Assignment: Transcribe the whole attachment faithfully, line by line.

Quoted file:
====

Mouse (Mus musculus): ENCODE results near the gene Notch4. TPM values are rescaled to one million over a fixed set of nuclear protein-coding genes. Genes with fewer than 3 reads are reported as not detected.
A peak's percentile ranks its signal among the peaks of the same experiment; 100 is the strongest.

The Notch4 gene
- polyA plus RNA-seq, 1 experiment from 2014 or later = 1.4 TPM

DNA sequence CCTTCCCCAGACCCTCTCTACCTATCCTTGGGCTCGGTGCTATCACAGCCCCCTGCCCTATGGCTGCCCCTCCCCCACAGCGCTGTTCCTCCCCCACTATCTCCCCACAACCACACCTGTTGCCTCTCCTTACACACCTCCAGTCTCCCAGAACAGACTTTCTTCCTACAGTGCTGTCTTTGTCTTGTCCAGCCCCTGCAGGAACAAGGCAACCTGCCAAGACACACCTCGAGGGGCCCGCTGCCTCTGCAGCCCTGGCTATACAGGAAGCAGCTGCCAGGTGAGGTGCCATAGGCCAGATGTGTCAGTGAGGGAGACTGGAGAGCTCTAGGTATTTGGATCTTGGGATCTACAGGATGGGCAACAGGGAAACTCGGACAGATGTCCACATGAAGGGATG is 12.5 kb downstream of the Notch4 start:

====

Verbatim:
Mouse (Mus musculus): ENCODE results near the gene Notch4. TPM values are rescaled to one million over a fixed set of nuclear protein-coding genes. Genes with fewer than 3 reads are reported as not detected.
A peak's percentile ranks its signal among the peaks of the same experiment; 100 is the strongest.

The Notch4 gene
- polyA plus RNA-seq, 1 experiment from 2014 or later = 1.4 TPM

DNA sequence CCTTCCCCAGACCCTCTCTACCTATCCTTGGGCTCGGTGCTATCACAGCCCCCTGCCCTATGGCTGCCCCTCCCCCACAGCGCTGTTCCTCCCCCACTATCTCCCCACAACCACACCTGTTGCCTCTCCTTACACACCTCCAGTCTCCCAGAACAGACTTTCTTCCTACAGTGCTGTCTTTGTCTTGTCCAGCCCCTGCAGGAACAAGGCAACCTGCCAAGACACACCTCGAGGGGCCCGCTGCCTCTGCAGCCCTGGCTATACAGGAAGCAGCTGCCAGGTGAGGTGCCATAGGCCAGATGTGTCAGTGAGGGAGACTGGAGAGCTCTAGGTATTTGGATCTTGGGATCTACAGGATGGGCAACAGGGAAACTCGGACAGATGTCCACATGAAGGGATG is 12.5 kb downstream of the Notch4 start: